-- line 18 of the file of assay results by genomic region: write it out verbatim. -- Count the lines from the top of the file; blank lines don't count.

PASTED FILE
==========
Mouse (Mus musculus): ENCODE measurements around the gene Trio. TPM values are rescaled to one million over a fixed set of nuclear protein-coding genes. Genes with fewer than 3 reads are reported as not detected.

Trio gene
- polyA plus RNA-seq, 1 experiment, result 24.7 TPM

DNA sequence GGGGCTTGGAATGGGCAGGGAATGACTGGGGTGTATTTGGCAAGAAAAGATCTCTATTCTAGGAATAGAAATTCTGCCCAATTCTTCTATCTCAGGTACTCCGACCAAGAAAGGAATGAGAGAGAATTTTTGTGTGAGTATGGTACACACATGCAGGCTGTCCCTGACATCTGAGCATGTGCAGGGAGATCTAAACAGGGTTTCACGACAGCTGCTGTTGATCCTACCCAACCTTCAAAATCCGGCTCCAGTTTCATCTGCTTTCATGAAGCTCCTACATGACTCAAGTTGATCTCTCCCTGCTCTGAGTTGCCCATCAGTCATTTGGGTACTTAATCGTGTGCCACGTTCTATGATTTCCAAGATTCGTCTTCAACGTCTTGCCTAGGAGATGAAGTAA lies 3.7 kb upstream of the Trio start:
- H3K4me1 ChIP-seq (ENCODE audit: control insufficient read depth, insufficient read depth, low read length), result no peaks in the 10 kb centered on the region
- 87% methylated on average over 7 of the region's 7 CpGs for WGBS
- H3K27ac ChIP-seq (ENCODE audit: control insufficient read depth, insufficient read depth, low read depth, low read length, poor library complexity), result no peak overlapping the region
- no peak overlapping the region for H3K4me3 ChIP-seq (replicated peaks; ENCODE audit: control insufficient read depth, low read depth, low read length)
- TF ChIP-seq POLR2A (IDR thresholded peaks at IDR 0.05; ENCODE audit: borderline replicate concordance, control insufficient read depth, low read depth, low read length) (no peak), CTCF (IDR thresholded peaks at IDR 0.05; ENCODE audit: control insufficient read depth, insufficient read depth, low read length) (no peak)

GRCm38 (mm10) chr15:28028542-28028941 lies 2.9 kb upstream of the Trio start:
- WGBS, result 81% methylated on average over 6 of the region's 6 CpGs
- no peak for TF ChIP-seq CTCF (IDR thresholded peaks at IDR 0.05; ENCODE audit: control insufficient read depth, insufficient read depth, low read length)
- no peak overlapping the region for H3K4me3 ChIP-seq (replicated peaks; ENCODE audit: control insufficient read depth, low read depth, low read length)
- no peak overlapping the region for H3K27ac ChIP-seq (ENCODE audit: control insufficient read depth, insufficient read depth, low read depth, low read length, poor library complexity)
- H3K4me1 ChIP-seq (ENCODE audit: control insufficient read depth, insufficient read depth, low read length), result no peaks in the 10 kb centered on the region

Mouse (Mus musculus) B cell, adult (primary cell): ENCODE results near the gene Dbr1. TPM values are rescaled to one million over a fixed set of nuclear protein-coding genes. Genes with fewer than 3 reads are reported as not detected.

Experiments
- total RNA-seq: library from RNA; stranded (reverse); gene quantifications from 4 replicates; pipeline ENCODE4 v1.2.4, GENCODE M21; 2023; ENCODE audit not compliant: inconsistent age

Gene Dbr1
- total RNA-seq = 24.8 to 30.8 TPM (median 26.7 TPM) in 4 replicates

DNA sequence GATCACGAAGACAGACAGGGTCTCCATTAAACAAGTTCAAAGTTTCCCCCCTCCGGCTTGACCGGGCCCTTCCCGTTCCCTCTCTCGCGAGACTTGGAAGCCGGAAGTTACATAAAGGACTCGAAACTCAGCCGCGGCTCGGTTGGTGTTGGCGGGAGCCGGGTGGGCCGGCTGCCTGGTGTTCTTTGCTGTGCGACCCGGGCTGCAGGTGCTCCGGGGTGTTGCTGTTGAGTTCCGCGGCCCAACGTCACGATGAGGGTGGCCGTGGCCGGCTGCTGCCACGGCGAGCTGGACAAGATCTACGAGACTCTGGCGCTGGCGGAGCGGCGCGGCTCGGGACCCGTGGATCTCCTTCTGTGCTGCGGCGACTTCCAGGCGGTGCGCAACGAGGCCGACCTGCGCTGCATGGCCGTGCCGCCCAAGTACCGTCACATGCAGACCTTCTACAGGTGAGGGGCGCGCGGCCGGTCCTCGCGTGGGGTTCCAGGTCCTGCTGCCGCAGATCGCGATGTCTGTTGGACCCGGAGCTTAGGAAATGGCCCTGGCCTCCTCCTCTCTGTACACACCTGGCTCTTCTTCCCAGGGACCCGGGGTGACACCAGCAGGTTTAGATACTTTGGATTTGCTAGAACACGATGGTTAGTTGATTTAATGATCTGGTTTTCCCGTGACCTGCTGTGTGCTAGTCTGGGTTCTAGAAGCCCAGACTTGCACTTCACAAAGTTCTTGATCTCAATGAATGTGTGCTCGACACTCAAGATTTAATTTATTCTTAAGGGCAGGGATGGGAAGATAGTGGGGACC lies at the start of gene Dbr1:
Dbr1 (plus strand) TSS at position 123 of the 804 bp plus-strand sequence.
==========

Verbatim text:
- total RNA-seq: library from RNA; stranded (reverse); gene quantifications from 4 replicates; pipeline ENCODE4 v1.2.4, GENCODE M21; 2023; ENCODE audit not compliant: inconsistent age